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Posted 11 Sep 2009

# affine transformations for images

, 11 Sep 2009
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image transformations for C# .NET CF

## Introduction

Here is it , My First article for codeproject, I hope you enjoy it. To the point:

Unfortunately CF doesn't support this kind of operation on Images in comaprison with .NET framework.

So, this class library implements affine transformations  on images such as translation, rotation, scaling, schear. Algorithm isn't efficient but  it's simple. This code shoudn't be used for real-time transformations, in that case you need something more efficient, something which apply gpu for the work, not only poor, lonesome cpu ;> (for instance DirectX API)

## Algorithm

`Transforms.ImageTransform(Bitmap dst, Bitmap src, Matrix matTrans, Interpolate sampler)`

-puts source image pixels on destination image using tranformation Matrix with defined interpolation method.  HOW?

First of all we need to find reverse transformation to the defined. WHY?

If you transform pixels of source bitmap using defined matrix and put them on destination bitmap, an output image may have "holes". Just imagine the easiest transformation like 2x scaling:

Solution on that problem is transforming in opposite direction. Just go through all of the destination bitmap's pixels  transforming theirs coords using inverse matrix to get to know where pixel should go on source bitmap, on the other hand we know where source pixel should go on destination bitmap. Now we have to fill destination pixel with color of source pixel using some interpolation method.  If transformed pixel doesn't go on source bitmap, destination pixel may be kept unchanged or filled with defined background color.

What to do with float coords of source pixel? (interpolation problem).

I implemented 2 methods:

• Nearest Neigbour interpolation - we just round coords to the nearest integer number
```unsafe
public static void NearestNeigbour(Pixel* dstPixel, Pixel* src, Vector2 vec, int srcStrideInPixels)
{
int tx, ty;
tx = Convert.ToInt32(vec.x); // Note: Convert.ToInt32 rounds float numbers!
ty = Convert.ToInt32(vec.y); // Note: Convert.ToInt32 rounds float numbers!
*dstPixel= src[ty * srcStrideInPixels + tx];
}
```

• Bilinear interpolation - we sum colors of  4 neigbour pixels with integer coords (using floor, ceiling operations on float coords) with appropriated wages computed as follows:

(1.0f - dinstance in X dimension between transformed and neighbour pixel) * (1.0f - distance in Y dimension)

if  you take a look closer to the picture below ...

and let say transformed pixel P has coords (4.25f, 11.3f) then pixels

P0 has coords (4, 11) and its wage is (1.0f -0.25f) * (1.0f - 0.3f)
P1 has coords (5, 11) and its wage is (1.0f -0.75f) * (1.0f - 0.3f)
P2 has coords (4, 12) and its wage is (1.0f -0.25f) * (1.0f - 0.7f)
P3 has coords (5, 12) and its wage is (1.0f -0.75f) * (1.0f - 0.7f)

Obviously, the closer neigbour pixel to the transformed pixel is, the more essential  becomes in a final color.

```unsafe
public static void BilinearInterpolation(Pixel* dstPixel, Pixel* src, Vector2 vec, int srcStrideInPixels)
{
Pixel result;
int tx, ty;
float f1, f2;
tx = (int)vec.x; // Note: this is just a truncation of float numbers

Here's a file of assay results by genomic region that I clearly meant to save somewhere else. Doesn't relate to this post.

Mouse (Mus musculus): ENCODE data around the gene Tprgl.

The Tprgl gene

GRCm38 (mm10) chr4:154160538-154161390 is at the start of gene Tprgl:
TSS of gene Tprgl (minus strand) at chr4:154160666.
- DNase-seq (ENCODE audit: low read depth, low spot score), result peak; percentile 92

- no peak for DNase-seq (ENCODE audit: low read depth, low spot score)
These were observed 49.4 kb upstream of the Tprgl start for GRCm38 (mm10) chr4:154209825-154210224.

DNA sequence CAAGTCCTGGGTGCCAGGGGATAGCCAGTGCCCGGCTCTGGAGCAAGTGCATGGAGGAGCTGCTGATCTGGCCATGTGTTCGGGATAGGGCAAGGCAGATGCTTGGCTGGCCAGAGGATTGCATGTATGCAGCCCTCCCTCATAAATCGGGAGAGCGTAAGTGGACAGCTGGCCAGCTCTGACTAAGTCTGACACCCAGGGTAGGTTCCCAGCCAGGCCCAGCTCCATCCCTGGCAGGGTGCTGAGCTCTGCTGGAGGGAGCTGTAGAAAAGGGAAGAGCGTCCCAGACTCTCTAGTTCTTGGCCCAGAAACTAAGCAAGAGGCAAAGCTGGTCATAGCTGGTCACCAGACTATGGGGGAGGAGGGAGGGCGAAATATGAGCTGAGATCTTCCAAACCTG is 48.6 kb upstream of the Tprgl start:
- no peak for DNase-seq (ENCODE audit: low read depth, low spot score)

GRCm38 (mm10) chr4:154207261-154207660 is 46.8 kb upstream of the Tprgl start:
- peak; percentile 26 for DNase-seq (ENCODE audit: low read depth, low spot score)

ty = (int)vec.y; // Note: this is just a truncation of float numbers
f1 = vec.x - (float)tx;
f2 = vec.y - (float)ty;
src = src + ty * srcStrideInPixels + tx;
Pixel upperLeft = *src;
Pixel upperRight = src[1];
Pixel bottomLeft = src[srcStrideInPixels];
Pixel bottomRight = src[srcStrideInPixels + 1];
result.A = 0;
result.R = (Byte)((float)upperLeft.R * (1.0f - f1) * (1.0f - f2) + (float)upperRight.R * f1 * (1.0f - f2) +
(float)bottomLeft.R * (1.0f - f1) * f2 + (float)bottomRight.R * f1 * f2);
result.G = (Byte)((float)upperLeft.G * (1.0f - f1) * (1.0f - f2) + (float)upperRight.G * f1 * (1.0f - f2) +
(float)bottomLeft.G * (1.0f - f1) * f2 + (float)bottomRight.G * f1 * f2);
result.B = (Byte)((float)upperLeft.B * (1.0f - f1) * (1.0f - f2) + (float)upperRight.B * f1 * (1.0f - f2) +
(float)bottomLeft.B * (1.0f - f1) * f2 + (float)bottomRight.B * f1 * f2);
*dstPixel = result;
}
```

## Efficiency

As you can see the efficiency of algorithm depends on how large destination image is and which inerpolation method you choose.

Any improvements?

All math opparation could be replaced with integer operations only. As you know operation on integer numbers are much quicker than float operations. But we lose precision of math operations. To gain precision on integer number just multiply by some large number ( the best power of 2 and do bit shift operation), then do desired operation and finally divide by the same number (bit shift operations would be recommended).

Bitmap is ordered set of pixels. Using that fact you can create incremental algorithm.

## Using the code

```using ImageTransforms;
```
```Bitmap buffer = new Bitmap(128,128);
Bitmap srcBuffer = new Bitmap(bmpArrows); //load image for transformations
Matrix matRot = new Matrix();
Matrix matTrans1 = new Matrix();
Matrix matTrans0 = new Matrix();
matTrans0.Translation(-(float)(srcBuffer.Width) / 2.0f, -(float)(srcBuffer.Height) / 2.0f);
matRot.Rotation(angle);
matTrans1.Translation((float)(buffer.Width) / 2.0f, (float)(buffer.Height) / 2.0f);
unsafe
{
Transforms.ImageTransform(buffer, srcBuffer, matTrans1 * (matRot * matTrans0), ImageTransforms.Transforms.NearestNeigbour);
}
//now buffer contains our transformed image
```

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